Give the NHS same freedom from politics as the Bank of England, best-selling author says

Funding decisions on the future of the NHS should be taken out of party politics and handed over to an autonomous body in the same way the Bank of England decides interest rates, former doctor and best-selling author Adam Kay told Buxton International Festival.

Adam published his book This Is Going To Hurt, which has sold more than 400,000 copies, to counter what he called the Government lie that the junior doctors’ strike had been about pay. The book is based on hilarious, moving and often heart-breaking entries in a diary he kept as he was training.

He said it demonstrated how doctors – all of whom are classed as “junior” unless they become consultants – had taken industrial action because chronic underfunding was putting patient safety at risk.

The comedy writer gave up medicine because of the stress of a profession where home life and friendships were worn down by 97-hour working weeks and constant pressure.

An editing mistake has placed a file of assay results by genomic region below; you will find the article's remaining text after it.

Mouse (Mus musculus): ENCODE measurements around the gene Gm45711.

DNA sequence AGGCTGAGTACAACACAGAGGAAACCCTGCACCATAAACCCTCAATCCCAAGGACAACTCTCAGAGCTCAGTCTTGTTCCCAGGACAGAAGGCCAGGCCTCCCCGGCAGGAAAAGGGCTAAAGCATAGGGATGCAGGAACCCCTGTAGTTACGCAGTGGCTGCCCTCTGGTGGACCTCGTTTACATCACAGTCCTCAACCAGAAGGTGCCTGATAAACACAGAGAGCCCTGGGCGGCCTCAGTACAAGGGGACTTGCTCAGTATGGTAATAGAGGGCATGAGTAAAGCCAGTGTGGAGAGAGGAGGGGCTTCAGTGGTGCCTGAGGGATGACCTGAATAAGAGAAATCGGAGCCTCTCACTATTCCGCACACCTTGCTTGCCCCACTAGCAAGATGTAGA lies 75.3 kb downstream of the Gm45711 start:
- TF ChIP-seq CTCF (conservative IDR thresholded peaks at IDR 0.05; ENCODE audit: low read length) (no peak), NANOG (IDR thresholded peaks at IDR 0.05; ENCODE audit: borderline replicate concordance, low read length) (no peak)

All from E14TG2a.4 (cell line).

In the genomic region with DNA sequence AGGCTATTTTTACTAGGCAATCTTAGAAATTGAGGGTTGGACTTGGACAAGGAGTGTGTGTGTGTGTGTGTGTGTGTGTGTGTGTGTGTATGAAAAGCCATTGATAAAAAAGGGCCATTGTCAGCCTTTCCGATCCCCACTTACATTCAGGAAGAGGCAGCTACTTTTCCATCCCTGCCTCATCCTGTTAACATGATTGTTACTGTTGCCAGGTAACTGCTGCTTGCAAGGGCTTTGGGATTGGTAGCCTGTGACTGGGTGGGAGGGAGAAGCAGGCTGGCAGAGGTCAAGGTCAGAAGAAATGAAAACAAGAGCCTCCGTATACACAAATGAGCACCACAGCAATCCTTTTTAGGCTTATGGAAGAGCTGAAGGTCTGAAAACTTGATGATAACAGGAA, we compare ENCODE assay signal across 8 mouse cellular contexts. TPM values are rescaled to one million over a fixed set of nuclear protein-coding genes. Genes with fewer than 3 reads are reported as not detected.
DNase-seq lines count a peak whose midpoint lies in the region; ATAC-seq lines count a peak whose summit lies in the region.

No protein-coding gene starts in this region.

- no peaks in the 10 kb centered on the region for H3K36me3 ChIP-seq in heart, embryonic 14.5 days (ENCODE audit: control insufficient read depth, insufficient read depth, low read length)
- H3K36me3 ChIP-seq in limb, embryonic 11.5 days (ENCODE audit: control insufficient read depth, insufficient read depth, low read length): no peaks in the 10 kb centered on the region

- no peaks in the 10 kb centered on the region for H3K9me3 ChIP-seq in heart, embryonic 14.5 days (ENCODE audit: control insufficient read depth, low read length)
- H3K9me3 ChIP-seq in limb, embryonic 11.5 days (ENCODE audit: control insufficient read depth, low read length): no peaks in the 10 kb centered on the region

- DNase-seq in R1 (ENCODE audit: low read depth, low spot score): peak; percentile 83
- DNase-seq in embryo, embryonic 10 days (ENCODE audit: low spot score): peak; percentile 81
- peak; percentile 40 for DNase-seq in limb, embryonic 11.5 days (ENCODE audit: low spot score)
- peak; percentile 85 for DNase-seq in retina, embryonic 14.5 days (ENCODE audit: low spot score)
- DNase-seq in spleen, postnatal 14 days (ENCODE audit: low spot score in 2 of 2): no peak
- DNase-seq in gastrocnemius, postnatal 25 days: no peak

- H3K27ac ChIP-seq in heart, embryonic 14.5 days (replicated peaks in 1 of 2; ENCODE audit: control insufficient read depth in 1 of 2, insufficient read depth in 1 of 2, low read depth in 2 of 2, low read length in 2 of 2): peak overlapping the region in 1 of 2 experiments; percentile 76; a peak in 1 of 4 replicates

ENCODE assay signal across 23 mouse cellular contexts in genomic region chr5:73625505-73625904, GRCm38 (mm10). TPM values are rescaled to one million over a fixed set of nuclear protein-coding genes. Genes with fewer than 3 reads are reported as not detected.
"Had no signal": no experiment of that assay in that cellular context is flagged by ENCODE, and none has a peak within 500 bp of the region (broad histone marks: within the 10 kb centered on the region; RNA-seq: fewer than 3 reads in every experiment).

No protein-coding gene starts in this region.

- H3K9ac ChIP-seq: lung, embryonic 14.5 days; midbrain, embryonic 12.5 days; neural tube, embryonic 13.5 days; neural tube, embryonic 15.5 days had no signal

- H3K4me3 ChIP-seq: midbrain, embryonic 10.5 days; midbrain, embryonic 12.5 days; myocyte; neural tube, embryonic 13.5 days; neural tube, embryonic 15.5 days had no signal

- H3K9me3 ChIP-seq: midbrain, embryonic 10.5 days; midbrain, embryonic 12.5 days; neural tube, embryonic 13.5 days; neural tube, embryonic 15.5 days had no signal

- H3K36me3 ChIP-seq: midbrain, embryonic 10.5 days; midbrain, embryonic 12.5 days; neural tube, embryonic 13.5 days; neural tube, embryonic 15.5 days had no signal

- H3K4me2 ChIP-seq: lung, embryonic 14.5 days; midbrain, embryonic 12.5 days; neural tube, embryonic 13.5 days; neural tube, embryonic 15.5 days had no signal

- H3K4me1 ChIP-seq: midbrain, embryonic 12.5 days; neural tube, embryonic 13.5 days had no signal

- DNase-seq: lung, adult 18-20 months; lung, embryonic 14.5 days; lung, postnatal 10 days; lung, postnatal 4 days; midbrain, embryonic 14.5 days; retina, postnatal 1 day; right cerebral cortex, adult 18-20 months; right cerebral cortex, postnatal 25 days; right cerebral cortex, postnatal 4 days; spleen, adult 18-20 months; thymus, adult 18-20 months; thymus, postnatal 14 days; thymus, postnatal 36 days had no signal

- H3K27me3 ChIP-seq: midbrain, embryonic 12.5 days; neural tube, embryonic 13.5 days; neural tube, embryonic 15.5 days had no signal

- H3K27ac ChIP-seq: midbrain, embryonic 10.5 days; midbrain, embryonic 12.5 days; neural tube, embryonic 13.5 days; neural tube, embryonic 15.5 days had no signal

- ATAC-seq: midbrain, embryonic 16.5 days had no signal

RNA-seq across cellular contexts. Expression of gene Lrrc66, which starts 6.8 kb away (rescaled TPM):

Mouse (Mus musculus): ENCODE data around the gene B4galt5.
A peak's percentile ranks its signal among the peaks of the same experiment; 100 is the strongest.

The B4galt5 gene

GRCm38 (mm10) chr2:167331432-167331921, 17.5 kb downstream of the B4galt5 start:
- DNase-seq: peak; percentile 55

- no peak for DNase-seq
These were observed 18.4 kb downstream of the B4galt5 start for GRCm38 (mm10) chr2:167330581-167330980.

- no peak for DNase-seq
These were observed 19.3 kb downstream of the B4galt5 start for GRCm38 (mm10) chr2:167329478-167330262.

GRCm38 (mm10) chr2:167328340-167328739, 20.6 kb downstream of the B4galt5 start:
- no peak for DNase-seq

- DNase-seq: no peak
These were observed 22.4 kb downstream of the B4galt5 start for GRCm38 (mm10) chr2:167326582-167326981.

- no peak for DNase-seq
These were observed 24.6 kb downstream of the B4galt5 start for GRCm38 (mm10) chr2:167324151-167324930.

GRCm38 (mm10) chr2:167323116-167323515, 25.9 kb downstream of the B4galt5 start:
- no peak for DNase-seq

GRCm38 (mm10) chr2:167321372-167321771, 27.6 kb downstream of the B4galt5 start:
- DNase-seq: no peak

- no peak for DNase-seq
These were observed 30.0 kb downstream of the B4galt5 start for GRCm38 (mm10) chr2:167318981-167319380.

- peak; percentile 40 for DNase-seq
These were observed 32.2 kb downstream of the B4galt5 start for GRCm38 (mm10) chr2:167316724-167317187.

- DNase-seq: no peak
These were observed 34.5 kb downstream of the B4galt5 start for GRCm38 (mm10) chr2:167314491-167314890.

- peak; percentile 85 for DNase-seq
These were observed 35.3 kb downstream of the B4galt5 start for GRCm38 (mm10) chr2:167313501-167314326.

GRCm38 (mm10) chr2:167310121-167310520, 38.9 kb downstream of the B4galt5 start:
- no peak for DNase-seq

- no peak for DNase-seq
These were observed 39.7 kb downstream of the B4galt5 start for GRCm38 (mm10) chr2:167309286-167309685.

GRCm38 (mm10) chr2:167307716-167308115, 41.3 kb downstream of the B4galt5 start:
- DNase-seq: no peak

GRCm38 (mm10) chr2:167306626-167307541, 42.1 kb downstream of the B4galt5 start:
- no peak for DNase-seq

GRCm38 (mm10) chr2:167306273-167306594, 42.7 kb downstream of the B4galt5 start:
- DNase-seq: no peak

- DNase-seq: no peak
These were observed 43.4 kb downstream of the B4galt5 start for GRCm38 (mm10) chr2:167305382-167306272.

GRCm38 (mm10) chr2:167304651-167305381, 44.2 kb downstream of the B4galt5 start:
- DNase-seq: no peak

“We need to have a big grown-up discussion in the country about what we want from the NHS,” he said. “Whether we keep the NHS as it is: free at the point of delivery which involves putting our hands in our pockets, or some kind of private hybrid.”

Britain was rich enough to fund the NHS properly, especially if was rich enough to spend £200 billion on the nuclear deterrent Trident system and £10 million on the HS2 rail link, as well as being wealthy enough “to bung the Democratic Ulster Unionist Party a billion” to prop up the Government’s Parliamentary majority.

He suggested taking the debate out of the hands of politicians who only look as far ahead as the next election: “They are here today and gone tomorrow. There should be a big Parliamentary cross-party discussion. It should have autonomy like the Bank of England.”

For more debates on the state of the nation coming up in this year’s Festival, see

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